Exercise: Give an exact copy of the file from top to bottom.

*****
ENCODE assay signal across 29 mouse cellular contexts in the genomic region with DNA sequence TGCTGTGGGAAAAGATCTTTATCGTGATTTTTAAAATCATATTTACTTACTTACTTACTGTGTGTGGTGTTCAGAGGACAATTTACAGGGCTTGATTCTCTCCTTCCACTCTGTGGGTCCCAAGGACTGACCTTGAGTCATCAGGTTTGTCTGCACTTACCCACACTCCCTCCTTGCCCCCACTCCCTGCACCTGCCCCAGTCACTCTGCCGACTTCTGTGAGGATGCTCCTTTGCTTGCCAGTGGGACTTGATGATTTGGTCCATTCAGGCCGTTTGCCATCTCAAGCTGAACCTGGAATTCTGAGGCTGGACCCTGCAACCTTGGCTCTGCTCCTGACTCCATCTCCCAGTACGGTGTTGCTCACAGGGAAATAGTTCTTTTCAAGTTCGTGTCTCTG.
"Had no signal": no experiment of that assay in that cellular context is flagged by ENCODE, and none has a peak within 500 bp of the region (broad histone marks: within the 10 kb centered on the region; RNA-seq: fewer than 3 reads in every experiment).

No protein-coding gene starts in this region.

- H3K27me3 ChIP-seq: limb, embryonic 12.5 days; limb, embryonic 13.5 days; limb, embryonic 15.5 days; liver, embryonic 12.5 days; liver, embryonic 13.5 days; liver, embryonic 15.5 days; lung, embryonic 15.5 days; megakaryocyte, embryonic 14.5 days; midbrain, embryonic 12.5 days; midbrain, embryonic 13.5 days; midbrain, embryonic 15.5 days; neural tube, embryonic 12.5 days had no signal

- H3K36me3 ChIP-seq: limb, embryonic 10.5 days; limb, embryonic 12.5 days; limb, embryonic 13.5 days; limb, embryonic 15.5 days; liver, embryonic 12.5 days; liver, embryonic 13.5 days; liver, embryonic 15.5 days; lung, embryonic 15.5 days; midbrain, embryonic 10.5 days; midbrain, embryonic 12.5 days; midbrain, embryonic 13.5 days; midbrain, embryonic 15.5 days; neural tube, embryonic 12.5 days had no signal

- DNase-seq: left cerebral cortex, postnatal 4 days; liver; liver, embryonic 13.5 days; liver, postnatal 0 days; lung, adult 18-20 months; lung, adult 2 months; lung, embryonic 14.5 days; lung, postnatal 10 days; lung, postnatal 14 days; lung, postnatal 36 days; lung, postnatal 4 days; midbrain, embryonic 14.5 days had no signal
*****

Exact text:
ENCODE assay signal across 29 mouse cellular contexts in the genomic region with DNA sequence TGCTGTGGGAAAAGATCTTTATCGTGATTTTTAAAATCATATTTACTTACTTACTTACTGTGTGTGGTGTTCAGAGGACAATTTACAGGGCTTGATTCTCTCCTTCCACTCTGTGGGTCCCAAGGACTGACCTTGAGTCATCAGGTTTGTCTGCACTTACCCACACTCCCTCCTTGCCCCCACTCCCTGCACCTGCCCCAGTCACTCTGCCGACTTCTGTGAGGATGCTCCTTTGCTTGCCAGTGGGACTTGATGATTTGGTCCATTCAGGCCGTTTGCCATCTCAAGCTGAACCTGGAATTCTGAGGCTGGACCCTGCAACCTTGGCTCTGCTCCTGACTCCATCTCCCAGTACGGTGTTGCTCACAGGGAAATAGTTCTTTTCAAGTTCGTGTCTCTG.
"Had no signal": no experiment of that assay in that cellular context is flagged by ENCODE, and none has a peak within 500 bp of the region (broad histone marks: within the 10 kb centered on the region; RNA-seq: fewer than 3 reads in every experiment).

No protein-coding gene starts in this region.

- H3K27me3 ChIP-seq: limb, embryonic 12.5 days; limb, embryonic 13.5 days; limb, embryonic 15.5 days; liver, embryonic 12.5 days; liver, embryonic 13.5 days; liver, embryonic 15.5 days; lung, embryonic 15.5 days; megakaryocyte, embryonic 14.5 days; midbrain, embryonic 12.5 days; midbrain, embryonic 13.5 days; midbrain, embryonic 15.5 days; neural tube, embryonic 12.5 days had no signal

- H3K36me3 ChIP-seq: limb, embryonic 10.5 days; limb, embryonic 12.5 days; limb, embryonic 13.5 days; limb, embryonic 15.5 days; liver, embryonic 12.5 days; liver, embryonic 13.5 days; liver, embryonic 15.5 days; lung, embryonic 15.5 days; midbrain, embryonic 10.5 days; midbrain, embryonic 12.5 days; midbrain, embryonic 13.5 days; midbrain, embryonic 15.5 days; neural tube, embryonic 12.5 days had no signal

- DNase-seq: left cerebral cortex, postnatal 4 days; liver; liver, embryonic 13.5 days; liver, postnatal 0 days; lung, adult 18-20 months; lung, adult 2 months; lung, embryonic 14.5 days; lung, postnatal 10 days; lung, postnatal 14 days; lung, postnatal 36 days; lung, postnatal 4 days; midbrain, embryonic 14.5 days had no signal